I appreciate the effort and work of indie studios because they really have to put themselves out there and find a perfect way to make a game with a tight budget. Sometimes, it’s not more than ten people, although it can be less than five, as well. The enthusiasm and talent present in the indie gaming scene provide us with some of the exciting titles, especially for the smartphones and tablets. And Bulgarian studio Prime Games is certainly among those with a potential to evolve into something bigger and all thanks to their Dust and Salt series.
Dust and Salt: The Battle for Murk is the second installment in the series following the same gameplay principles. This is a narrative fantasy game taking place in the medieval type of world and this time you play the part of the enemy. To elaborate that, the first part was about Wayward who is now a barbaric leader at the gates of the city of Murk looking to revenge his father killed by the Murk assassins.
Unlike with Wayward, who we followed from boyhood to becoming a man, this game introduces Corporal Mandrake or Manny, as his partner Sirius calls him, who is on night patrol when Murk is under siege by Wayward. But during that watch, Manny and Sirius find out that a conspiracy is taking place by someone among the Seven High Lords to open the gates and let Wayward and his army in. They have until dawn to find out who is behind this and perhaps save the city.
Since The Battle for Murk is a narrative game, you will complete quests and make decisions through the story. It’s written in the first person, from Manny’s perspective making him the main character of the game. The decisions you make will affect the story and how it unravels, making it good or bad for you and your companions.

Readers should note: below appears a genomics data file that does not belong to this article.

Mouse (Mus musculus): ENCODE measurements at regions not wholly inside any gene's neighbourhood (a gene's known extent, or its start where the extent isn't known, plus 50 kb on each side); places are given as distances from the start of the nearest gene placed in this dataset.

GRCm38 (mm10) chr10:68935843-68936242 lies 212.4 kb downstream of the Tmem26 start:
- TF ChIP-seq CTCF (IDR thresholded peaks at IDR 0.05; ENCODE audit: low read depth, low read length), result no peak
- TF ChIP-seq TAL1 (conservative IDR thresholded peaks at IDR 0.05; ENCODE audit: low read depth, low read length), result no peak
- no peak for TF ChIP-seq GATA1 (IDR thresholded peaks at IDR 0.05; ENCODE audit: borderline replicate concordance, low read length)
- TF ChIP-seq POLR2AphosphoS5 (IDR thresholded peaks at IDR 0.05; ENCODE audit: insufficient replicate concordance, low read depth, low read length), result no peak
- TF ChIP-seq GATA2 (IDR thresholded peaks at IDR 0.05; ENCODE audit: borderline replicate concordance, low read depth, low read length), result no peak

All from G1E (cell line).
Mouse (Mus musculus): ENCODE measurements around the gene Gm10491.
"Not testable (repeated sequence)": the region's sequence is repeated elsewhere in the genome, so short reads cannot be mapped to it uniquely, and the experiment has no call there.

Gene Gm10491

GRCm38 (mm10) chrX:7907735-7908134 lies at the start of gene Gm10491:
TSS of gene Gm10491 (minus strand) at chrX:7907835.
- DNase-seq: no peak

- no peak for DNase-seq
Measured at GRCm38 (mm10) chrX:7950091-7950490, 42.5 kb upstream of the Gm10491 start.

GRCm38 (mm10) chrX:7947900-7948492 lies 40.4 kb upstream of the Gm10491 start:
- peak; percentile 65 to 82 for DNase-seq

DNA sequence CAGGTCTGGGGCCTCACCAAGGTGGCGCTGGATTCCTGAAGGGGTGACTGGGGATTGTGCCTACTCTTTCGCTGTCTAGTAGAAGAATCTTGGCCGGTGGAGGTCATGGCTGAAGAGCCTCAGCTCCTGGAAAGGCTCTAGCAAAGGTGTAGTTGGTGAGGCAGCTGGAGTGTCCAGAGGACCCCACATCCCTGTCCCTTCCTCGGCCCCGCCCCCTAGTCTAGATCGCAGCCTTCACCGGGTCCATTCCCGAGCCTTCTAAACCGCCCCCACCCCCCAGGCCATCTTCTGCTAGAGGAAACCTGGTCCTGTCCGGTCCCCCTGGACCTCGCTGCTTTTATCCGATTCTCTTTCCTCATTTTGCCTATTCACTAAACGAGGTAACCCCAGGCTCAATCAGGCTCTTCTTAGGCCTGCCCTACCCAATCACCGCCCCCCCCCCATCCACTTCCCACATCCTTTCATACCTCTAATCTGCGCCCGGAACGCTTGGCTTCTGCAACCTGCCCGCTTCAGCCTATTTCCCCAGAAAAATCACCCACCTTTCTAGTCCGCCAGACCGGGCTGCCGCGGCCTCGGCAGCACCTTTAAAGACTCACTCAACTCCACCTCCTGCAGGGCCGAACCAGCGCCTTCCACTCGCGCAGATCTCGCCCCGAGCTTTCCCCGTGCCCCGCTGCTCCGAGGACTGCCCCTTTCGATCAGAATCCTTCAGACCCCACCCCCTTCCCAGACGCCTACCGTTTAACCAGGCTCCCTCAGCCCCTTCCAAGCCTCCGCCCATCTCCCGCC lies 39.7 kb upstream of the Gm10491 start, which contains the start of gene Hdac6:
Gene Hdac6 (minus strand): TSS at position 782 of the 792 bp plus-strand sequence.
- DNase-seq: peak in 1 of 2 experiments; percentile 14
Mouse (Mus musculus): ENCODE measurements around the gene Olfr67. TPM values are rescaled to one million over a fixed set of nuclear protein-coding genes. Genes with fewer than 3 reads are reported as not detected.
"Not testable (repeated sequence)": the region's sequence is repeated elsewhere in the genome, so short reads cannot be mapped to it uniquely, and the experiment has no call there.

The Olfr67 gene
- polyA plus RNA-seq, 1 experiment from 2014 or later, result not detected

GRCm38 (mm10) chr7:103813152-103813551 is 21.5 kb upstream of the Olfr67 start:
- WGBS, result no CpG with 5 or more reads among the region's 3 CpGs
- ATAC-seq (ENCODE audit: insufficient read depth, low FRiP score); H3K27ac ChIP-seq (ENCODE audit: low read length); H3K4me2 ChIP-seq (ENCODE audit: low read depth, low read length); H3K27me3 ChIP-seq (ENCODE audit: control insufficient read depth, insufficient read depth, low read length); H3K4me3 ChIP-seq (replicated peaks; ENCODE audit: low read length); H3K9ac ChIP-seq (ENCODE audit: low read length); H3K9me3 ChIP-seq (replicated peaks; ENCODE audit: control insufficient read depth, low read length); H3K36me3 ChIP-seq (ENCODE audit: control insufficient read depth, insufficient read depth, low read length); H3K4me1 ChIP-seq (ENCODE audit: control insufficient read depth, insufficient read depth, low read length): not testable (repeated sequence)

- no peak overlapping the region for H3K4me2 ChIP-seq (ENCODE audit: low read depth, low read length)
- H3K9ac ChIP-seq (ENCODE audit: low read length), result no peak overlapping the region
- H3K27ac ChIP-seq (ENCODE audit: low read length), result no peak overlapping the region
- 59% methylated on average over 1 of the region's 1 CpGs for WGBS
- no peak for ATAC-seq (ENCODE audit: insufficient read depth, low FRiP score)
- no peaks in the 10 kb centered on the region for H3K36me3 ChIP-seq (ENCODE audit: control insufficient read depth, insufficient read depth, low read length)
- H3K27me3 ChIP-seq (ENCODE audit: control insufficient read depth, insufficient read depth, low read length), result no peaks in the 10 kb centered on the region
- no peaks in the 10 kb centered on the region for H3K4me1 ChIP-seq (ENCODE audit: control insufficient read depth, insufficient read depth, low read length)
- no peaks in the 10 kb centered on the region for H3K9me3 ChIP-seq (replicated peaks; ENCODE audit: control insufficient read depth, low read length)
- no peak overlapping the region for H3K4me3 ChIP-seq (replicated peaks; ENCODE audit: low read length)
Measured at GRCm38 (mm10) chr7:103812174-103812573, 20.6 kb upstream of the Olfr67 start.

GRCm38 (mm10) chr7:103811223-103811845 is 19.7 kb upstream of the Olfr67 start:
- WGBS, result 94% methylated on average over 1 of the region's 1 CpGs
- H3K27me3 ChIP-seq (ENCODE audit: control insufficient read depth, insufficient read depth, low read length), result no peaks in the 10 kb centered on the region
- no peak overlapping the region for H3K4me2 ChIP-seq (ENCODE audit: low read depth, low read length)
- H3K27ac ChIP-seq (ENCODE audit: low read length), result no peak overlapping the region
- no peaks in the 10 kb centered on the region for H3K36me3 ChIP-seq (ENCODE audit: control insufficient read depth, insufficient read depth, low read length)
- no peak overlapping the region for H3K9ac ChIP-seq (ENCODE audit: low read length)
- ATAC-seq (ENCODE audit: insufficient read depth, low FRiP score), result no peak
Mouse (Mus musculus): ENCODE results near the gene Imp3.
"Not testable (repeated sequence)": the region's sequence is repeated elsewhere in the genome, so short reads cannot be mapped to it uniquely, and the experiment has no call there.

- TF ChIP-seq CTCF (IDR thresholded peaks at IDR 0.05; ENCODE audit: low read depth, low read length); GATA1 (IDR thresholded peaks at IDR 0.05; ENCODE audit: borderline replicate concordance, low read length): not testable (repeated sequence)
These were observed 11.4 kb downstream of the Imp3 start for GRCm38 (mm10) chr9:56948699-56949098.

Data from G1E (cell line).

And yes, you can die and will have to start over, so think carefully about what move you choose. In my opinion, play cautiously since making courageous and rash decisions leads to your doom. At least that is the lesson I’ve learned from the previous game. Bear in mind that your decisions will also affect your wealth and stamina, which are important to progress in the game, as well.
The game is adequately written although sometimes it seems more like a retelling of the story then the story itself. This is not a bad thing since after all, this is a video game and not a novel. But the medieval setting and mystery about the conspirators could use a more epic tone. Nevertheless, the writing does its purpose and you easily get around the game.
And the choices before you are not so easy to decide. Whether you should go to the Temple of Despair and visit the monks there, or have a beer at the Cheers Lout tavern, it’s completely up to you. Although the best advice I can give you is to listen to your character and cooperate with him through the game. He’s quite vocal and is not shy to express his discomfort, opinions or feelings.
If you love board games and D&D, you will like The Battle for Murk since it’s based on the same principles. This is not a game that will be an obligation, but rather an enjoyment to play without strings attached. It’s almost like reading a novel but this time you are not just a reader but also a co-author of the story. And that is not something you get to enjoy every time you play a game and almost never when you read a book.